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Re: [Bug-wget] Save 3 byte utf8 url

From: L Walsh
Subject: Re: [Bug-wget] Save 3 byte utf8 url
Date: Sat, 16 Feb 2013 17:02:14 -0800
User-agent: Mozilla/5.0 (Windows; U; Windows NT 6.0; en-US; rv: Gecko/20100228 Lightning/0.9 Thunderbird/ Mnenhy/

Ángel González wrote:

    Or can it not do UTF-8 at all?

latin1 is going the way of the dodo...most sites still use it, but
HTML5 is supposed to be UTF8..
http://www.whatwg.org/specs/web-apps/current-work/#urls refers to http://url.spec.whatwg.org/ and it does set the encoding by default to utf-8. But I think it refers to /encoding/ a character, not to figure out which encoding was used in a url.
        Aren't url's, usually referenced by getting them from
within a webpage?  So, _if_ the source of the webpage was UTF-8
encoded, wouldn't the url's also be encoded that way?

        I notice in FF, I can choose the messed up version or the
real version in 'about:config' with the settings:
network.standard-url.encode.query-utf8    (default is false, but I set it to 
I have yet to encounter a website that DOESN'T understand UTF-8).

and the other -- (and this is the one that gives you real vs. %%):
network.standard-url.escape-utf8   (default=true meaning do %%), but
changing that to false will send utf8 'over the wire' (and change what
you 'Copy', if you copy the url from the address bar.

Example:  With the latter setting in default, if I type in

I'll get taken to a page where the addr-bar LOOKS that way
(assuming the 1st setting, above, is TRUE),  but if I try to
cut/paste, I get 

However, if I have the 2nd setting in non-default, 'FALSE' (meaning
don't encode UTF-8 as %%), then going to that page, and CUT/Paste
gives me: http://www.last.fm/music/梶浦由記.

If I save that page from my browser on windows 7 ...
the file is saved correctly (as viewed from either Explorer,
or a 'Cygwin X11 Window (like Terminal).  But if I view it
from an old DOS-compat-style window like the one that comes up with
'cmd.exe' -- there I get '????' as it can't display UTF-8.

Unfortunately,  I know of no native Microsoft win32-cmd line program
that will display the chars correctly even though you CAN set the
terminal / MS-console for UTF8 with
mode[.com]  con: cp select=65001, but MS's driver for codepage
65001 is (IMO) deliberately broken to prevent people from
using UTF-8 (which was the chosen standard for Unicode, over MS's
preferred UCS-2 solution (which they often, "rebrand",  usually
falsely) as UTF-16.  A large number of their legacy programs that
don't natively understand UTF-8 don't work beyond code page 1 --
i.e. UCS-2 compatible -- only 16-bits for the character.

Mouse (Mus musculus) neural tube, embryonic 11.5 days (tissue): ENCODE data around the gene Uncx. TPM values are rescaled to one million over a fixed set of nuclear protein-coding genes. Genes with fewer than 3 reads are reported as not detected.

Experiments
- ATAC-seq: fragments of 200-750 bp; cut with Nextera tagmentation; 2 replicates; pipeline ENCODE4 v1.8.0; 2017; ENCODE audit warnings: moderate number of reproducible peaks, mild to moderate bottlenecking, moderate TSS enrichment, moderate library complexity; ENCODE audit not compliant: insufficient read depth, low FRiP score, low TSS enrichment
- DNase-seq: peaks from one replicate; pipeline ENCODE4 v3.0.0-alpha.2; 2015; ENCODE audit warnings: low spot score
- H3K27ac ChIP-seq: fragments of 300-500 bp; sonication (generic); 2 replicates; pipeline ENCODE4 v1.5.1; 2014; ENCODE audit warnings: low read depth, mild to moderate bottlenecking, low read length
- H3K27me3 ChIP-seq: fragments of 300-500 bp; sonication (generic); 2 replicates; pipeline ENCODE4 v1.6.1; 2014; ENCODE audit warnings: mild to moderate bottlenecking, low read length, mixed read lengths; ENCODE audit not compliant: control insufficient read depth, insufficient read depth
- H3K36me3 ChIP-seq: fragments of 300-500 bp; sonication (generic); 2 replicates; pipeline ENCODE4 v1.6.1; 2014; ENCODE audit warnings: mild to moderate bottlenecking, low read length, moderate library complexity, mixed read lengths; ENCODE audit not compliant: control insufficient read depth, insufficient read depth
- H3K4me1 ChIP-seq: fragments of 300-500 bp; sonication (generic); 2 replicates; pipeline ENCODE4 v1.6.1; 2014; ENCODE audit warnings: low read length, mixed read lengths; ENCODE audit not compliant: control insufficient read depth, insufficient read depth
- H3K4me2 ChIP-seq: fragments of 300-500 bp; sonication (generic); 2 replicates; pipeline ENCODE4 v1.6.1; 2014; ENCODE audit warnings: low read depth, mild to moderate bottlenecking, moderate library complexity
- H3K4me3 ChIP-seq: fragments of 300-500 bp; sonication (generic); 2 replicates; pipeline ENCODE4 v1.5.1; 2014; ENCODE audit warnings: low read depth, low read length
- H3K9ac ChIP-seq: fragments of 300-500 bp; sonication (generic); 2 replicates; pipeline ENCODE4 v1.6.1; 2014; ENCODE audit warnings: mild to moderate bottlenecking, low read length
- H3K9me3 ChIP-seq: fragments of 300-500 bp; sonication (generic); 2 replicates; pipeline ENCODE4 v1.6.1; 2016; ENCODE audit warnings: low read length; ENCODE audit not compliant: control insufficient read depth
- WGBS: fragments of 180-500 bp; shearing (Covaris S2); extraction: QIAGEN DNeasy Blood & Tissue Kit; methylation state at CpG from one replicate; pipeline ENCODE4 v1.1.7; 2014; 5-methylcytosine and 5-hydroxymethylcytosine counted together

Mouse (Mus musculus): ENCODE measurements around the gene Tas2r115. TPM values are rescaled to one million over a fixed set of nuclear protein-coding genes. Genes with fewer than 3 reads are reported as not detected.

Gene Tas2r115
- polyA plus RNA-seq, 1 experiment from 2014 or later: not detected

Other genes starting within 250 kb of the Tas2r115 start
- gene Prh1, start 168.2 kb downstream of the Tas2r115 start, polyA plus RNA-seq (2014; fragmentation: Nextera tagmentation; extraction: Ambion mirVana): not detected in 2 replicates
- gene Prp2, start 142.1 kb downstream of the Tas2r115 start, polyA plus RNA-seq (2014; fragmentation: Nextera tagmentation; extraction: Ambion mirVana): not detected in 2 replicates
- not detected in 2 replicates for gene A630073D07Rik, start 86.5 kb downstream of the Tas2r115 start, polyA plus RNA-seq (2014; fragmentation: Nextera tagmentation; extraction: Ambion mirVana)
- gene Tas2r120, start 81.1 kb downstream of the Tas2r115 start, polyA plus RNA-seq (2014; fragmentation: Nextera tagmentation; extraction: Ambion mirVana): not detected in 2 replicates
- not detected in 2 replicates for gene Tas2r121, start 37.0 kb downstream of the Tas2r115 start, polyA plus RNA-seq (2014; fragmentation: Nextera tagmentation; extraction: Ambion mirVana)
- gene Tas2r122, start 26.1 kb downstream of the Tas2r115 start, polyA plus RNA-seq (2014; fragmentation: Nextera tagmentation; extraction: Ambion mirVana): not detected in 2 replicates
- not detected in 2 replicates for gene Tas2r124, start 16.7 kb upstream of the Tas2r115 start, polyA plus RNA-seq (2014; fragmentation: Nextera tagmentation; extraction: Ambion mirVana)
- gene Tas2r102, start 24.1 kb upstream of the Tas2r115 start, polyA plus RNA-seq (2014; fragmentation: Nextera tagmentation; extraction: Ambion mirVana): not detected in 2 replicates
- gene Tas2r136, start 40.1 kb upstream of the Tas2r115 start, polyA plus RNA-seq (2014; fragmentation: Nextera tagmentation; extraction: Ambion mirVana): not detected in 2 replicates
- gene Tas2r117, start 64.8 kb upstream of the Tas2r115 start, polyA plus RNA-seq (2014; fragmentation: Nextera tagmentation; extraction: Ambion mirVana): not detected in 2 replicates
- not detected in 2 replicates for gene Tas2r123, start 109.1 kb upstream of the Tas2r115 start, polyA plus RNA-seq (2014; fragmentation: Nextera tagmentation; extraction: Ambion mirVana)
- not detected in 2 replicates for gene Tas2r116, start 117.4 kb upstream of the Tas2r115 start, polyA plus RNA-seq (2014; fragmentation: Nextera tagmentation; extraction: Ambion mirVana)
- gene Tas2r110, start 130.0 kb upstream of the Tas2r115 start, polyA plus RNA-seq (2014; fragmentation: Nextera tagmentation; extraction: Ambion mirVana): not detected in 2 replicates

Most don't *really* handle UTF-16, which takes 2 16-bit characters
to handle the full Unicode standard.

We could assume it's the same charset as the document, but what to do with documents with no charset (by wrong configuration, or for being scripts, images...) ?
        User choice or option?  -- I think you are supposed to
try a utf-8 decode on the object first, as if the document ISN'T
UTF-8, it will fail, but the reverse is not true -- if you try to
decode as latin1, all codes from 0x20-0xff are valid display codes,
so the decode algorithm can't fail.  But with UTF-8, any char
over 0x7f, has to be a 2 byte sequence where both should have
the high bit set.  All of the UTF-8 'continuation' bytes have 0b10 in
conforming (standard) UTF-8.

Seems easier to treat as utf-8 if it contains utf-8 sequences. That still needs a transformation of filenames, though.
        On linux, if their locale is UTF-8, then not.  or even on
Windows under cygwin -- if their locale is UTF-8, then not.  But if
they have an 8-bit locale -- you'd have to use %encoding to get
everything.  No guarantees that the UTF-8 filenames they download
can be recoded into any 8-bit character set.  But on windows --
I'd decode to UTF-16 and use that -- since at least the filename
will look correct if they browse it in a desktop application
or if they use an X11 Terminal like they could from the cygwin

If it found "González" on a file would it be able to save it correctly?

wget is always able to download the urls, the only difference is if they "look nice" in your system
Or if they can be saved at all -- some google addresses are > the filename

A url like http://example.org/González in utf-8 would be encoded as http://example.org/Gonz%c3%a1lez so wget would think those are the characters à (0xC3) and ¡ (0xA1), saving it "as is". So if my filenames are utf-8 (eg. Linux) I will see it as González, if they are latin1 (eg. Windows, using windows-1252) I will see it as González.
        Oh joy!  (*sigh*)

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